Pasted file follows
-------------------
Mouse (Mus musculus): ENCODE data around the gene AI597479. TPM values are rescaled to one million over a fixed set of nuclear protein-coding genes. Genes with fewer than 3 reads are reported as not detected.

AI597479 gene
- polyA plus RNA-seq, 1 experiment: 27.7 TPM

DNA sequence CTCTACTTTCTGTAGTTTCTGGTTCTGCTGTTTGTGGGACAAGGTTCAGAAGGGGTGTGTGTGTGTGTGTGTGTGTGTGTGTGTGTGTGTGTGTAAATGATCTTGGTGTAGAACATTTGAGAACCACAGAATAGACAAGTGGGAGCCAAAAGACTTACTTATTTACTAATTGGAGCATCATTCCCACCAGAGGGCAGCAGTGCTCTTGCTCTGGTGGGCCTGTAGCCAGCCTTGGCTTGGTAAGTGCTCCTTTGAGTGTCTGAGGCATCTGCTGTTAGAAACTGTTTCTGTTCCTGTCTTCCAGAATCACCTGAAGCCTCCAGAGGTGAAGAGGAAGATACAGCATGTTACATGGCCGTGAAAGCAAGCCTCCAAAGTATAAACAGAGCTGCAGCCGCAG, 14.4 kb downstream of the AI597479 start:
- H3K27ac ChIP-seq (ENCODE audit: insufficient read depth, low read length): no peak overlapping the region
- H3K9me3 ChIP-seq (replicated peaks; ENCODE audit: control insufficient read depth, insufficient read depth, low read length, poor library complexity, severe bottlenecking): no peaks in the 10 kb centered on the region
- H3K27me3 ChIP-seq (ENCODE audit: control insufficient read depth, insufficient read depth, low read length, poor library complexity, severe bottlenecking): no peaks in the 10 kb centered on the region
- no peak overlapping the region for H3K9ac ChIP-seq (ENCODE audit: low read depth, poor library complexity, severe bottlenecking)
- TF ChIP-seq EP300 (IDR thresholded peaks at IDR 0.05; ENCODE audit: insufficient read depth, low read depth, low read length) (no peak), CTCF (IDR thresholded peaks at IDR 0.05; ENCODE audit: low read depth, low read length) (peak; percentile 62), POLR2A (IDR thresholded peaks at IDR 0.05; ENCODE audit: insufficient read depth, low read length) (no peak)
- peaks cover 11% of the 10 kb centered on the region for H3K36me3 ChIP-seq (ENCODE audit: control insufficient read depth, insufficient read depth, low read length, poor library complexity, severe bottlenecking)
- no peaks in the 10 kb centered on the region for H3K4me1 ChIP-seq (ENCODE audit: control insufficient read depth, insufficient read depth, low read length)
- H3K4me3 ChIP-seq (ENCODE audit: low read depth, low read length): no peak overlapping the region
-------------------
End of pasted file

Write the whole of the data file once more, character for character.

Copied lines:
Mouse (Mus musculus): ENCODE data around the gene AI597479. TPM values are rescaled to one million over a fixed set of nuclear protein-coding genes. Genes with fewer than 3 reads are reported as not detected.

AI597479 gene
- polyA plus RNA-seq, 1 experiment: 27.7 TPM

DNA sequence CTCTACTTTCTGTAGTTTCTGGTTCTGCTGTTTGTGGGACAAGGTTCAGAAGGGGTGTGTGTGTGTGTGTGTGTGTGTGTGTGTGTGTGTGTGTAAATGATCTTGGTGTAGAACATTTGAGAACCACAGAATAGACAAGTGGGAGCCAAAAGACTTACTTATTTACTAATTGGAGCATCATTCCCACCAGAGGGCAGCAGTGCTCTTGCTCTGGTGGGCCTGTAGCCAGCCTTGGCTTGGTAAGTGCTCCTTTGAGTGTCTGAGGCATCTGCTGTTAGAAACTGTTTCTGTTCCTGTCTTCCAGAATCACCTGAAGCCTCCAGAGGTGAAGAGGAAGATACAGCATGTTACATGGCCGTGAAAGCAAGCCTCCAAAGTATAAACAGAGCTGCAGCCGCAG, 14.4 kb downstream of the AI597479 start:
- H3K27ac ChIP-seq (ENCODE audit: insufficient read depth, low read length): no peak overlapping the region
- H3K9me3 ChIP-seq (replicated peaks; ENCODE audit: control insufficient read depth, insufficient read depth, low read length, poor library complexity, severe bottlenecking): no peaks in the 10 kb centered on the region
- H3K27me3 ChIP-seq (ENCODE audit: control insufficient read depth, insufficient read depth, low read length, poor library complexity, severe bottlenecking): no peaks in the 10 kb centered on the region
- no peak overlapping the region for H3K9ac ChIP-seq (ENCODE audit: low read depth, poor library complexity, severe bottlenecking)
- TF ChIP-seq EP300 (IDR thresholded peaks at IDR 0.05; ENCODE audit: insufficient read depth, low read depth, low read length) (no peak), CTCF (IDR thresholded peaks at IDR 0.05; ENCODE audit: low read depth, low read length) (peak; percentile 62), POLR2A (IDR thresholded peaks at IDR 0.05; ENCODE audit: insufficient read depth, low read length) (no peak)
- peaks cover 11% of the 10 kb centered on the region for H3K36me3 ChIP-seq (ENCODE audit: control insufficient read depth, insufficient read depth, low read length, poor library complexity, severe bottlenecking)
- no peaks in the 10 kb centered on the region for H3K4me1 ChIP-seq (ENCODE audit: control insufficient read depth, insufficient read depth, low read length)
- H3K4me3 ChIP-seq (ENCODE audit: low read depth, low read length): no peak overlapping the region